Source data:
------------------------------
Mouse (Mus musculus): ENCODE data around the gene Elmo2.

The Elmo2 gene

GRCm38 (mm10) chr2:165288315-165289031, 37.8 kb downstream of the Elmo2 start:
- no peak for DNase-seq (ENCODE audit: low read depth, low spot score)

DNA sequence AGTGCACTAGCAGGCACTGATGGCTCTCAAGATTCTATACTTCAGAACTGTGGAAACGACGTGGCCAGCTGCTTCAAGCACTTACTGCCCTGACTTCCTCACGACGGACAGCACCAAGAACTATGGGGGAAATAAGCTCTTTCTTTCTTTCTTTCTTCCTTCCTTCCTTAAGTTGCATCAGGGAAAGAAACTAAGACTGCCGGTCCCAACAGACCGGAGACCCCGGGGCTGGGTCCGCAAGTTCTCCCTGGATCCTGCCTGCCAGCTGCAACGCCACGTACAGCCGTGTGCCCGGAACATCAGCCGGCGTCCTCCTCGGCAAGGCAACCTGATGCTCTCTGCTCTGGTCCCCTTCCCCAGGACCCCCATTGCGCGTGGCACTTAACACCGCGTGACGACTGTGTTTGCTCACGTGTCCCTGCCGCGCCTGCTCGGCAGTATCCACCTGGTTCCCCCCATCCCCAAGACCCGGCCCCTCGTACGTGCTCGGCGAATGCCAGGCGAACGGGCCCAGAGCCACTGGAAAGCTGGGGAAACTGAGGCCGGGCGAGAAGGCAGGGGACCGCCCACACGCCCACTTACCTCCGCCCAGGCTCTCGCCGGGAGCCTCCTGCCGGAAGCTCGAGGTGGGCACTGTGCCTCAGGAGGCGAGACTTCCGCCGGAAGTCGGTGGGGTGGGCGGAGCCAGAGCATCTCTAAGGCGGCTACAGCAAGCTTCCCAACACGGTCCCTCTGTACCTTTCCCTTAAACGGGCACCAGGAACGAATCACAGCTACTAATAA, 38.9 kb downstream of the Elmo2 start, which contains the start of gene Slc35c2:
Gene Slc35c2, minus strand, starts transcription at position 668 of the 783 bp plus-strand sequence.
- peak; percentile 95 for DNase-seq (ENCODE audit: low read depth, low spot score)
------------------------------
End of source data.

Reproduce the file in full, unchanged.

Mouse (Mus musculus): ENCODE data around the gene Elmo2.

The Elmo2 gene

GRCm38 (mm10) chr2:165288315-165289031, 37.8 kb downstream of the Elmo2 start:
- no peak for DNase-seq (ENCODE audit: low read depth, low spot score)

DNA sequence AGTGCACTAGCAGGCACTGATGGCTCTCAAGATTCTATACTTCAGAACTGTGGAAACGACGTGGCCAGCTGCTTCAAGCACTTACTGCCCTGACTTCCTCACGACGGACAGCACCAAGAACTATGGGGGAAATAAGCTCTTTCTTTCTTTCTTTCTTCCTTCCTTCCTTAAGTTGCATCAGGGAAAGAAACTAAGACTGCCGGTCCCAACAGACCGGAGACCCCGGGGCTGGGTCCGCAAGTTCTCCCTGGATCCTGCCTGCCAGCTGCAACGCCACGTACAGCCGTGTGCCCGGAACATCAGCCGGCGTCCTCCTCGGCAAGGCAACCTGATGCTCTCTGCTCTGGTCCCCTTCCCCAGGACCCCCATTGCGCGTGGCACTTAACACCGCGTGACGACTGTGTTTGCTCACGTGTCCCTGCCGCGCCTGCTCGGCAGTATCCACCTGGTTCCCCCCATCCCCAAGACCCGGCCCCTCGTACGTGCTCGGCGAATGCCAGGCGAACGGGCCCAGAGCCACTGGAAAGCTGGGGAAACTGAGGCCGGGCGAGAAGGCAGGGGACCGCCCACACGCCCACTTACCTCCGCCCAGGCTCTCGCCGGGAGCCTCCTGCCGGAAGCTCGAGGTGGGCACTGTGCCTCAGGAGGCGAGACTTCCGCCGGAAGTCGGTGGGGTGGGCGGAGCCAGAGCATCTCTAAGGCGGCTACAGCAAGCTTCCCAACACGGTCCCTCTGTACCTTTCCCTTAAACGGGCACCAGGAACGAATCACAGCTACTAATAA, 38.9 kb downstream of the Elmo2 start, which contains the start of gene Slc35c2:
Gene Slc35c2, minus strand, starts transcription at position 668 of the 783 bp plus-strand sequence.
- peak; percentile 95 for DNase-seq (ENCODE audit: low read depth, low spot score)